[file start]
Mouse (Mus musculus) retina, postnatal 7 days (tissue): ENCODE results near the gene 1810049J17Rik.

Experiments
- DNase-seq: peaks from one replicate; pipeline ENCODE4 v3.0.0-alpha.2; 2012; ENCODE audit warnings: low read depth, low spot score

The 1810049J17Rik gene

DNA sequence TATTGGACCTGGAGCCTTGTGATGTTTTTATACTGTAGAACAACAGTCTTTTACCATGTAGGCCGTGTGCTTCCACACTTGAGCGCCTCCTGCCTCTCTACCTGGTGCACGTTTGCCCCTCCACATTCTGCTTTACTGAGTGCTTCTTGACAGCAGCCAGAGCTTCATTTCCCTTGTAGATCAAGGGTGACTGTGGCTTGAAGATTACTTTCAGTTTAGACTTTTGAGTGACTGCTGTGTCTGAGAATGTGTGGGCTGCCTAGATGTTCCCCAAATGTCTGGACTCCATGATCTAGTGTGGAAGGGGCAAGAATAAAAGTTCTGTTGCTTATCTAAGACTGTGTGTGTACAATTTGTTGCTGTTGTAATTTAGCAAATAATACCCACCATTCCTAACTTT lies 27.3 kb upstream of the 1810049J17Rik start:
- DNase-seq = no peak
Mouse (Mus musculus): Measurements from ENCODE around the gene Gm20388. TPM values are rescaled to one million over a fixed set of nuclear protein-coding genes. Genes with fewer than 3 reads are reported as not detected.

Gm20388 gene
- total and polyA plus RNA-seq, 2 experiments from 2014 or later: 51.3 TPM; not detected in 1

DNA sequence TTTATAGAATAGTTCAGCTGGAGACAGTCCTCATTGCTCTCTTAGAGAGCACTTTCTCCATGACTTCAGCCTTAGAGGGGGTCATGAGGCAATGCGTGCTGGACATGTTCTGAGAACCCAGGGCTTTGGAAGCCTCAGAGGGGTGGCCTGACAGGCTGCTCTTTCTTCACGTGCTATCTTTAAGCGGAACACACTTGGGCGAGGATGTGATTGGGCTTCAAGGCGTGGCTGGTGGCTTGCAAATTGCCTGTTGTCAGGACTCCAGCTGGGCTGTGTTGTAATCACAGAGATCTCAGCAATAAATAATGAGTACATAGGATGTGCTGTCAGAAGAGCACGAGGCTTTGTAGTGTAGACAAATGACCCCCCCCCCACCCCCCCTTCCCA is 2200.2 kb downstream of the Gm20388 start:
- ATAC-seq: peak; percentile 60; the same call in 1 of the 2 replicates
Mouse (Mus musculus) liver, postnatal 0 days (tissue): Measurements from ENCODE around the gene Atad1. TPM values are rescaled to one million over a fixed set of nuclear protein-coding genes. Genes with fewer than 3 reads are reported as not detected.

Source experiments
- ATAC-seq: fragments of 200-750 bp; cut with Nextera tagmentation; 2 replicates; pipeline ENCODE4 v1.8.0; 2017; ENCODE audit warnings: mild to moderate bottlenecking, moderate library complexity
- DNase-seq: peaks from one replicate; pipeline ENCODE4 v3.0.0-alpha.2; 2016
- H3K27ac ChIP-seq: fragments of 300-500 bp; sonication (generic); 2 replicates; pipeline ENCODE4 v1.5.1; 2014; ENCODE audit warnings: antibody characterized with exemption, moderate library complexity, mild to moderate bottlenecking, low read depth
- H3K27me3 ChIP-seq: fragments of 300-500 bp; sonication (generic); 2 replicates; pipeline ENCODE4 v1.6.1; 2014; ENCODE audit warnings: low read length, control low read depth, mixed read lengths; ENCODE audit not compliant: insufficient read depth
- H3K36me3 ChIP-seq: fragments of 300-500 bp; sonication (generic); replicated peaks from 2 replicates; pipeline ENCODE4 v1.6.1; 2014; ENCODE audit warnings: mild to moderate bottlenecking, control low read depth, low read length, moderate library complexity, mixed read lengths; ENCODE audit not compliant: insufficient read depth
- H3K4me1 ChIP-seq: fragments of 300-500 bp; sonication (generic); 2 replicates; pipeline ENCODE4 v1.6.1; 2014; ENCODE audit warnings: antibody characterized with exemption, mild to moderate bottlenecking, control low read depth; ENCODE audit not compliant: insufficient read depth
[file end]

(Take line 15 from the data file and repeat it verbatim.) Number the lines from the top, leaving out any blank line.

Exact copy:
- DNase-seq: peaks from one replicate; pipeline ENCODE4 v3.0.0-alpha.2; 2016